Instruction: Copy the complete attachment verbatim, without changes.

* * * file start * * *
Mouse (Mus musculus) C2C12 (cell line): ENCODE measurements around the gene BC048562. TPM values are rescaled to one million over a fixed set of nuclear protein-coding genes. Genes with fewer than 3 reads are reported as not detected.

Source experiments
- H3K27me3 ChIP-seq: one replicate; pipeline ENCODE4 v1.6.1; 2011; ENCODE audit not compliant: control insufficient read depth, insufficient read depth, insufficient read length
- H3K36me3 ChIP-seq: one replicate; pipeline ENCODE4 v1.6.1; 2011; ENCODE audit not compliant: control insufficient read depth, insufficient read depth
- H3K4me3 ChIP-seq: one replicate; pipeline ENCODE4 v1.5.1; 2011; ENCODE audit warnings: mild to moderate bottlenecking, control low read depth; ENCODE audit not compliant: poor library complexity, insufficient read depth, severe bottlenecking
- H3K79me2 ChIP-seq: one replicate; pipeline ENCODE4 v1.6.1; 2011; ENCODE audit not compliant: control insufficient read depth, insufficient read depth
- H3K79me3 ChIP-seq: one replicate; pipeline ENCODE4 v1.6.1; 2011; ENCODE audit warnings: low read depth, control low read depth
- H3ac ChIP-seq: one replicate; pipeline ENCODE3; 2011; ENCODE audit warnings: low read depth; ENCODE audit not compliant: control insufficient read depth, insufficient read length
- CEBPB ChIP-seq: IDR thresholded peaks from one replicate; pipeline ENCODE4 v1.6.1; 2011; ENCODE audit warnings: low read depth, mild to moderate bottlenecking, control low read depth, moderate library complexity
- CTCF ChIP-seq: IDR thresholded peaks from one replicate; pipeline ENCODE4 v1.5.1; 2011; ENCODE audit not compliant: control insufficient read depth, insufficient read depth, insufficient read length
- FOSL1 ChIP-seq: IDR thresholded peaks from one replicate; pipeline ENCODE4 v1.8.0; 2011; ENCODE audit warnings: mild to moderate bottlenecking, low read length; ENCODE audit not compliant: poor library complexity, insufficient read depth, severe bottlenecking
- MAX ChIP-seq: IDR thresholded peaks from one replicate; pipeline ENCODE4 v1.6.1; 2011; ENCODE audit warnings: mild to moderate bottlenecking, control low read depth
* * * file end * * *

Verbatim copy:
Mouse (Mus musculus) C2C12 (cell line): ENCODE measurements around the gene BC048562. TPM values are rescaled to one million over a fixed set of nuclear protein-coding genes. Genes with fewer than 3 reads are reported as not detected.

Source experiments
- H3K27me3 ChIP-seq: one replicate; pipeline ENCODE4 v1.6.1; 2011; ENCODE audit not compliant: control insufficient read depth, insufficient read depth, insufficient read length
- H3K36me3 ChIP-seq: one replicate; pipeline ENCODE4 v1.6.1; 2011; ENCODE audit not compliant: control insufficient read depth, insufficient read depth
- H3K4me3 ChIP-seq: one replicate; pipeline ENCODE4 v1.5.1; 2011; ENCODE audit warnings: mild to moderate bottlenecking, control low read depth; ENCODE audit not compliant: poor library complexity, insufficient read depth, severe bottlenecking
- H3K79me2 ChIP-seq: one replicate; pipeline ENCODE4 v1.6.1; 2011; ENCODE audit not compliant: control insufficient read depth, insufficient read depth
- H3K79me3 ChIP-seq: one replicate; pipeline ENCODE4 v1.6.1; 2011; ENCODE audit warnings: low read depth, control low read depth
- H3ac ChIP-seq: one replicate; pipeline ENCODE3; 2011; ENCODE audit warnings: low read depth; ENCODE audit not compliant: control insufficient read depth, insufficient read length
- CEBPB ChIP-seq: IDR thresholded peaks from one replicate; pipeline ENCODE4 v1.6.1; 2011; ENCODE audit warnings: low read depth, mild to moderate bottlenecking, control low read depth, moderate library complexity
- CTCF ChIP-seq: IDR thresholded peaks from one replicate; pipeline ENCODE4 v1.5.1; 2011; ENCODE audit not compliant: control insufficient read depth, insufficient read depth, insufficient read length
- FOSL1 ChIP-seq: IDR thresholded peaks from one replicate; pipeline ENCODE4 v1.8.0; 2011; ENCODE audit warnings: mild to moderate bottlenecking, low read length; ENCODE audit not compliant: poor library complexity, insufficient read depth, severe bottlenecking
- MAX ChIP-seq: IDR thresholded peaks from one replicate; pipeline ENCODE4 v1.6.1; 2011; ENCODE audit warnings: mild to moderate bottlenecking, control low read depth